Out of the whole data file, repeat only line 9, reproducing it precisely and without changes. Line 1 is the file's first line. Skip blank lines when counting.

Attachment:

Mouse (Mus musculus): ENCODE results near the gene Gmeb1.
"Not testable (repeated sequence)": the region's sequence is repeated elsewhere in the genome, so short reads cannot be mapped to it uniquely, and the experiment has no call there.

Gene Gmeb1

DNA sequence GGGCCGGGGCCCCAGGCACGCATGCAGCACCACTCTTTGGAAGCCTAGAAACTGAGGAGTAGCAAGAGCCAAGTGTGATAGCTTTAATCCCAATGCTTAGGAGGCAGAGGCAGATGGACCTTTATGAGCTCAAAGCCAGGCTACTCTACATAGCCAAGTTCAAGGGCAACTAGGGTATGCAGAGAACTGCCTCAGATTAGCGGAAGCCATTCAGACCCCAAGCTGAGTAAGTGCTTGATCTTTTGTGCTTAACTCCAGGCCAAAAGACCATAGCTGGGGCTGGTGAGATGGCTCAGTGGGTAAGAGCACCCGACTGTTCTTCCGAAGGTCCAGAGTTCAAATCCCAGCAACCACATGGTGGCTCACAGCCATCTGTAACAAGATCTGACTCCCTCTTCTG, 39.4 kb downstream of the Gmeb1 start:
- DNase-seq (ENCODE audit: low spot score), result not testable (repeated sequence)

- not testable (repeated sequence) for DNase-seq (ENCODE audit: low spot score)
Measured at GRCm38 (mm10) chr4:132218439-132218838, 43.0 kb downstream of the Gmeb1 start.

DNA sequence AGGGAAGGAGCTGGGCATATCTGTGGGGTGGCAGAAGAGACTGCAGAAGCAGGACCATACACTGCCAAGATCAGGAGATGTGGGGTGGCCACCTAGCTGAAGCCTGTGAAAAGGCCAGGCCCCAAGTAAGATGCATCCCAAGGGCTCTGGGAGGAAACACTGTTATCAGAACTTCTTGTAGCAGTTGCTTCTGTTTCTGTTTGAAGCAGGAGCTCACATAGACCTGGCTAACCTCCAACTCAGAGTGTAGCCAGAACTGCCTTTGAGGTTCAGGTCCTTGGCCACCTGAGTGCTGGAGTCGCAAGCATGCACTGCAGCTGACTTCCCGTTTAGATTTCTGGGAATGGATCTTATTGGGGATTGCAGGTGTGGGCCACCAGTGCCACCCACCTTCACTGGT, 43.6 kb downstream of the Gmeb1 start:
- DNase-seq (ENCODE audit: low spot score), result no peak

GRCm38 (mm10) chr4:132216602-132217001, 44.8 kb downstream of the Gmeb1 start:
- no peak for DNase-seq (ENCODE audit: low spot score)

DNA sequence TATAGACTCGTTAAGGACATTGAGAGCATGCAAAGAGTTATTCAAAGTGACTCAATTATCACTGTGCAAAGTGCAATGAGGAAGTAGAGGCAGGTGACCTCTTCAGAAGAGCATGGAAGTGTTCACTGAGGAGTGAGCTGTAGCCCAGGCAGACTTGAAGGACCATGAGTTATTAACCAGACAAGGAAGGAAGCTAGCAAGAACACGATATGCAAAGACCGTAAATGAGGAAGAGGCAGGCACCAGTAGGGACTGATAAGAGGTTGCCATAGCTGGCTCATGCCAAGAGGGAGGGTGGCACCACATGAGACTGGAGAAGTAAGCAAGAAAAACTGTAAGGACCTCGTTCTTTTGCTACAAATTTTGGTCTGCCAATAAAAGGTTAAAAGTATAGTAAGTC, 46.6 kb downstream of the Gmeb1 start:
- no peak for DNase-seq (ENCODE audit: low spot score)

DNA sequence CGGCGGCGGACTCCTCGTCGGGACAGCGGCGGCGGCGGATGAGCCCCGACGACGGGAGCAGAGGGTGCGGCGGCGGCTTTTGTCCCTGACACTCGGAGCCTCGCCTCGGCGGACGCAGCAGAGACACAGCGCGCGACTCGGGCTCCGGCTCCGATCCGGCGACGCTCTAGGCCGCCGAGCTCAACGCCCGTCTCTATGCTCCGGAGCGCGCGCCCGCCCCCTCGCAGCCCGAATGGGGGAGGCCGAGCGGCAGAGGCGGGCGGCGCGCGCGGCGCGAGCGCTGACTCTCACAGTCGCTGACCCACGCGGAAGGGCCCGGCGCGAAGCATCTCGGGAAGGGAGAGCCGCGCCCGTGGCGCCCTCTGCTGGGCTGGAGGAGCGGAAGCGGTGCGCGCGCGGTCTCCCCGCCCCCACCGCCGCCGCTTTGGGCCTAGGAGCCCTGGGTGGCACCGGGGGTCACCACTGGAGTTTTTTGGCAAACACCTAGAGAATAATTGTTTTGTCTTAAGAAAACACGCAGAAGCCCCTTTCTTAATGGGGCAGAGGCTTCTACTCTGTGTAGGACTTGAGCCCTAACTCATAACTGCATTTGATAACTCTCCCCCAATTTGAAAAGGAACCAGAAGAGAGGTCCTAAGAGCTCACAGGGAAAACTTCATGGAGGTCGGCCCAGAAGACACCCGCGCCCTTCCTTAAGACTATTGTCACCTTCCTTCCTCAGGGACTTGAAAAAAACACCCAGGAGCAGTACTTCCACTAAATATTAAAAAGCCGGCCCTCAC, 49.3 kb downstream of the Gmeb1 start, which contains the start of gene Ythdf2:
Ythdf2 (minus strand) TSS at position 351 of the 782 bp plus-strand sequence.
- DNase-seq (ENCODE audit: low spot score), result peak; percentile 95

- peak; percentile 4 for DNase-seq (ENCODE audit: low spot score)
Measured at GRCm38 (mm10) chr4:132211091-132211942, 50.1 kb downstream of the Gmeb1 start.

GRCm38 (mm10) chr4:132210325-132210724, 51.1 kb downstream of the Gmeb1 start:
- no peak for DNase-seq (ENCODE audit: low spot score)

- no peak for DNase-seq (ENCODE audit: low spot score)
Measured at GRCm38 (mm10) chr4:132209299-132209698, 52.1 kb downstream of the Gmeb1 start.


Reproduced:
- DNase-seq (ENCODE audit: low spot score), result no peak